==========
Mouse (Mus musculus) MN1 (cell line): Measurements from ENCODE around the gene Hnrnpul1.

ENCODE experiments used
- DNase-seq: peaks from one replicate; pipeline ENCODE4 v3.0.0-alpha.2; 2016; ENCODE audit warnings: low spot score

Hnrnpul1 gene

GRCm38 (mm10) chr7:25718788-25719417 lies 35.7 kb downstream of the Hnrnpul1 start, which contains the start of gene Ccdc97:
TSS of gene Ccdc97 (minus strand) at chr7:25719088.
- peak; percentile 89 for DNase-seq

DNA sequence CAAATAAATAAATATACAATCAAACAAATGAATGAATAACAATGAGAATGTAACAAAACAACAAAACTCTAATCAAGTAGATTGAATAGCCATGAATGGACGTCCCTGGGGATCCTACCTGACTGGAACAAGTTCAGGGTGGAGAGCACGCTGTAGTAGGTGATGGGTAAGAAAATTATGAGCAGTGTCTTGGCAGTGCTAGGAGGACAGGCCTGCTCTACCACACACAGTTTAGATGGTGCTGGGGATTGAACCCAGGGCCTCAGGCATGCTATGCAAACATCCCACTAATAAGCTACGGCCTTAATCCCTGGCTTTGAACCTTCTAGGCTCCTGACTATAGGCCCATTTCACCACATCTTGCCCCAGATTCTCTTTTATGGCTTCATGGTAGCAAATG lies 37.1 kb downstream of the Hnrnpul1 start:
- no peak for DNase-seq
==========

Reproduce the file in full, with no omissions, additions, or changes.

Mouse (Mus musculus) MN1 (cell line): Measurements from ENCODE around the gene Hnrnpul1.

ENCODE experiments used
- DNase-seq: peaks from one replicate; pipeline ENCODE4 v3.0.0-alpha.2; 2016; ENCODE audit warnings: low spot score

Hnrnpul1 gene

GRCm38 (mm10) chr7:25718788-25719417 lies 35.7 kb downstream of the Hnrnpul1 start, which contains the start of gene Ccdc97:
TSS of gene Ccdc97 (minus strand) at chr7:25719088.
- peak; percentile 89 for DNase-seq

DNA sequence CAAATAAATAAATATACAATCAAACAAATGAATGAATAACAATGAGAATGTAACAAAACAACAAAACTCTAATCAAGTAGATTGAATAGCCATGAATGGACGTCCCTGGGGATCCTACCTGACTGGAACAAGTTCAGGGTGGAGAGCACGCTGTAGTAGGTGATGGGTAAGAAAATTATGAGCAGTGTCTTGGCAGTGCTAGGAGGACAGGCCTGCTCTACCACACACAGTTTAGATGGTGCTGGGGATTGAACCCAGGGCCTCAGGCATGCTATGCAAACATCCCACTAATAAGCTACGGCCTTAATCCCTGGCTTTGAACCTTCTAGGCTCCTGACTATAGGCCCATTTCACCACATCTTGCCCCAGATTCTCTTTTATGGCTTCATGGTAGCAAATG lies 37.1 kb downstream of the Hnrnpul1 start:
- no peak for DNase-seq